There are about 4,000 cadets at the Air Force Academy.  A senior academy spokesman said these charges don’t appear to mark a return of the level of incidents of sexual assault of 2003. In 2003 the Academy and the nation were rocked when dozens of female cadets reported incidents of alleged sexual assaults. Many of those cases were mishandled or ignored.

Several senior officers at the Academy were fired in the wake of the 2003 scandal. This resulted in congressional scrutiny to the issue of sexual assaults at all the nation’s military academies. There were courts-martial at the Coast Guard Academy in New London, Connecticut  and the Naval Academy at Annapolis, Maryland. Three were major reforms at those institutions.

The Coast Guard Academy court-martial of  Cadet Webster Smith marked the first time in history that a cadet at the Coast Guard Academy was given court-martial.  Some Coast Guard Academy graduates accused the Coast Guard of racial discrimination because the accused, Cadet Webster Smith, was African American and all of the accusers were white females. One of them was his girl friend who had become pregnant, and had an abortion more than six months before the Coast Guard decided to charge Cadet Smith with rape.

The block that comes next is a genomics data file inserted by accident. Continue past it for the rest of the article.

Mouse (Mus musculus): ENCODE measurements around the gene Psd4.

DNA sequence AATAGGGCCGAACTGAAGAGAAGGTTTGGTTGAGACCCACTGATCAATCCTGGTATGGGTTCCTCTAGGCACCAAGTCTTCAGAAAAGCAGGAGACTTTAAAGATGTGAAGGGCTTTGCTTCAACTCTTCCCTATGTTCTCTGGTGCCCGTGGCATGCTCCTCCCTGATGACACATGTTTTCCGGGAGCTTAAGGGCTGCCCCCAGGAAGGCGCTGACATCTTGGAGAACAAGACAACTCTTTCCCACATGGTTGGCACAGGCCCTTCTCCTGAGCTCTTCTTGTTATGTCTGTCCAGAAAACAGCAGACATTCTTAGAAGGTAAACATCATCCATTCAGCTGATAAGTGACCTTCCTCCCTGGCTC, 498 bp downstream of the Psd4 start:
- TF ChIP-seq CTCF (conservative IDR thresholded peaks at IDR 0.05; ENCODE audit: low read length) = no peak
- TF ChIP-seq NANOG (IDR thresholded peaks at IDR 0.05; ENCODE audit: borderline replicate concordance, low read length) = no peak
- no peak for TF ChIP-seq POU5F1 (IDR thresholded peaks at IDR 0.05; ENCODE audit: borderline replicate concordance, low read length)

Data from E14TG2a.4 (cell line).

In the meantime it was learned that about 11 other cases of confessed rape had been resolved without resort to a court-martial. All of the other cadets were allowed to resign quietly and slip into darkness. All the other cadets were white. This is part of the reason that there were claims of bias and inappropriate command influence in the prosecution of Webster Smith.

The conviction was appealed all the way to the United States Supreme Court. It is interesting to note that there were several ‘Friend of the Court‘ or ‘amicus briefs’ filed with the Supreme Court by senior military lawyers from other branches of the armed forces in favor of the reversal of the Webster Smith conviction. It set a very bad precedent and there were irregularities in the prosecution and the appellate review of the conviction. The case was thoroughly critiqued in a book available on Amazon.com. (See http://www.amazon.com/CONDUCT-UNBECOMING-Officer-Lady-ebook/dp/B006VPAADK/ref=pd_rhf_se_p_t_2)

The Pentagon in a December 2011 report to Congress praised the Air Force Academy’s efforts to curb sexual assault in the ranks and gave the school high marks for its programs to encourage sexual assault reporting.